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Anatomy Journal of Africa

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Perception to Cadaver Dissection and Views on Anatomy as a Subject between Two Pioneer Cohorts in a Kenyan Medical School

P Bundi Karau, A Wamachi, K Ndede, J Mwamisi, P Ndege

Abstract


Cadaver dissection has been used as the main method of teaching human anatomy for the last five centuries. There are emerging concerns on the negative consequences of cadaver dissection on medical students, leading to suggestions on use of alternative technological advancements to cadaver dissection. However, literature on medical students’ perceptions on cadaver dissection and their opinions on anatomy as a subject is scanty particularly for newly established medical schools. We provided a structured questionnaire with 17 items requiring ‘yes, no or undecided’ responses and 6 items with Likert-type questions ranging from strongly agree to strongly disagree to all preclinical students pursuing Bachelor of Medicine and Bachelor of Surgery at the new school of Medicine, Kenya Methodist University. Out of a total of 78 students, 75 correctly filled the questionnaires and were analyzed. An overwhelming majority (85.3%) found their first visit to the dissection room exciting. Most consider dissection the best method of learning anatomy, and do not support the view that it should be replaced by computer aided programs or plastic models. Despite most students indicating that they like anatomy, and find it exciting, very few are willing to take up careers as anatomists. More emphasis needs to be placed on pre-dissection training and counseling to make the experience better for students. There is need to mentor students on taking up anatomy as a career, in view of the great need for anatomists in the region.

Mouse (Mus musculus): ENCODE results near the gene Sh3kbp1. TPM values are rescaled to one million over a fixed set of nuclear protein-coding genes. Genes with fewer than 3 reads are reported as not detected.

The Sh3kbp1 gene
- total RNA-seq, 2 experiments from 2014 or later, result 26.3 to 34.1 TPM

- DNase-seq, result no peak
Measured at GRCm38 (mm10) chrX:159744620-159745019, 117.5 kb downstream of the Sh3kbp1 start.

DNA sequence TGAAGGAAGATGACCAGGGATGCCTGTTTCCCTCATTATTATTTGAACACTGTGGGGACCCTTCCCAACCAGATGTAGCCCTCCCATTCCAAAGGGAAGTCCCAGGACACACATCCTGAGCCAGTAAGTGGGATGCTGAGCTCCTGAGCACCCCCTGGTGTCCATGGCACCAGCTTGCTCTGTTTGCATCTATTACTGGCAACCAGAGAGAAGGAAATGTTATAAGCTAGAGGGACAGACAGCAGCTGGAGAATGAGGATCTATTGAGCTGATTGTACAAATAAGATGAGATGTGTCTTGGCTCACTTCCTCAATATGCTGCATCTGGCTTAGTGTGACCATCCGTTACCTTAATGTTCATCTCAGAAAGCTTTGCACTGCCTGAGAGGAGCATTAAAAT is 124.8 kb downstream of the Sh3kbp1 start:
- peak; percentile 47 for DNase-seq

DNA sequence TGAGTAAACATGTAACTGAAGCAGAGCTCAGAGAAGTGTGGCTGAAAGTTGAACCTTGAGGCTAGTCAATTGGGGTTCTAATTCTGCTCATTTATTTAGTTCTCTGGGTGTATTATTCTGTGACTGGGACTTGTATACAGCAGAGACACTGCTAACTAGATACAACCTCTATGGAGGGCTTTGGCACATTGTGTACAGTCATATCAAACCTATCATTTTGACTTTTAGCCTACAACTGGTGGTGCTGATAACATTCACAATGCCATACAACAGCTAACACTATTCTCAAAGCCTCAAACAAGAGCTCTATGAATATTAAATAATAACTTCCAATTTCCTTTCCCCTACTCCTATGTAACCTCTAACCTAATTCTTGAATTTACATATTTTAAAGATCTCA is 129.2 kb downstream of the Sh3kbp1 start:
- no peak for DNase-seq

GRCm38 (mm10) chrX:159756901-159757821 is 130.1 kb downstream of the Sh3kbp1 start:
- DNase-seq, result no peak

Key words: Dissection, Perceptions, Cadaver, Anatomy




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